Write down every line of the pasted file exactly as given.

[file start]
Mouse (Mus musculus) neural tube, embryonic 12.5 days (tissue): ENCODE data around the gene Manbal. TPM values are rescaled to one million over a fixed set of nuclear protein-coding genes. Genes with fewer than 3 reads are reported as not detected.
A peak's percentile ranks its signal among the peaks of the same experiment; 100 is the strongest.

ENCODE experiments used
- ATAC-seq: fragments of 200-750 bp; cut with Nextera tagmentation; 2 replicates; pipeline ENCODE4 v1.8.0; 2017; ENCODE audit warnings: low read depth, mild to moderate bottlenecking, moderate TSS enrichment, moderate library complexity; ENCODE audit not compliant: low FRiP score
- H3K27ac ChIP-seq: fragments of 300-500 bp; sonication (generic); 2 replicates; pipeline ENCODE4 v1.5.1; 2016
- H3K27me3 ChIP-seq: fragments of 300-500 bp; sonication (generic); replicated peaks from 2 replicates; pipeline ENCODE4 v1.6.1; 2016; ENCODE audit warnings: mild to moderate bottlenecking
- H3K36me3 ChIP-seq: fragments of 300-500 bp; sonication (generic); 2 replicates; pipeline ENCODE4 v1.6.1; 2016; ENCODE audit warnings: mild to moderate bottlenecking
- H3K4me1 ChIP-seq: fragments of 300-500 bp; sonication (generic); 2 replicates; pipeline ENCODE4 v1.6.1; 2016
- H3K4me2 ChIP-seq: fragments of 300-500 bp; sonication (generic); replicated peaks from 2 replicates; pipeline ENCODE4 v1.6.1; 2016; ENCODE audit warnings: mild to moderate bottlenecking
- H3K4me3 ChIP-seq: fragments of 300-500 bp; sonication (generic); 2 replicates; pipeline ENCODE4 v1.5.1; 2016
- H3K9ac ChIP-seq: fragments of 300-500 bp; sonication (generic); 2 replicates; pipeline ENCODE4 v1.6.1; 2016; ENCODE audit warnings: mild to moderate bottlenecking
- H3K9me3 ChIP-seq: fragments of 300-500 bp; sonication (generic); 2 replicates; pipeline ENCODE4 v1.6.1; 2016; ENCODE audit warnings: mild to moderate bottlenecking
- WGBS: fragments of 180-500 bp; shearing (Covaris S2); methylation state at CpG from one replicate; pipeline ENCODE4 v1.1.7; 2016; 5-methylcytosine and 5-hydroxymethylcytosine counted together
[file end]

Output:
Mouse (Mus musculus) neural tube, embryonic 12.5 days (tissue): ENCODE data around the gene Manbal. TPM values are rescaled to one million over a fixed set of nuclear protein-coding genes. Genes with fewer than 3 reads are reported as not detected.
A peak's percentile ranks its signal among the peaks of the same experiment; 100 is the strongest.

ENCODE experiments used
- ATAC-seq: fragments of 200-750 bp; cut with Nextera tagmentation; 2 replicates; pipeline ENCODE4 v1.8.0; 2017; ENCODE audit warnings: low read depth, mild to moderate bottlenecking, moderate TSS enrichment, moderate library complexity; ENCODE audit not compliant: low FRiP score
- H3K27ac ChIP-seq: fragments of 300-500 bp; sonication (generic); 2 replicates; pipeline ENCODE4 v1.5.1; 2016
- H3K27me3 ChIP-seq: fragments of 300-500 bp; sonication (generic); replicated peaks from 2 replicates; pipeline ENCODE4 v1.6.1; 2016; ENCODE audit warnings: mild to moderate bottlenecking
- H3K36me3 ChIP-seq: fragments of 300-500 bp; sonication (generic); 2 replicates; pipeline ENCODE4 v1.6.1; 2016; ENCODE audit warnings: mild to moderate bottlenecking
- H3K4me1 ChIP-seq: fragments of 300-500 bp; sonication (generic); 2 replicates; pipeline ENCODE4 v1.6.1; 2016
- H3K4me2 ChIP-seq: fragments of 300-500 bp; sonication (generic); replicated peaks from 2 replicates; pipeline ENCODE4 v1.6.1; 2016; ENCODE audit warnings: mild to moderate bottlenecking
- H3K4me3 ChIP-seq: fragments of 300-500 bp; sonication (generic); 2 replicates; pipeline ENCODE4 v1.5.1; 2016
- H3K9ac ChIP-seq: fragments of 300-500 bp; sonication (generic); 2 replicates; pipeline ENCODE4 v1.6.1; 2016; ENCODE audit warnings: mild to moderate bottlenecking
- H3K9me3 ChIP-seq: fragments of 300-500 bp; sonication (generic); 2 replicates; pipeline ENCODE4 v1.6.1; 2016; ENCODE audit warnings: mild to moderate bottlenecking
- WGBS: fragments of 180-500 bp; shearing (Covaris S2); methylation state at CpG from one replicate; pipeline ENCODE4 v1.1.7; 2016; 5-methylcytosine and 5-hydroxymethylcytosine counted together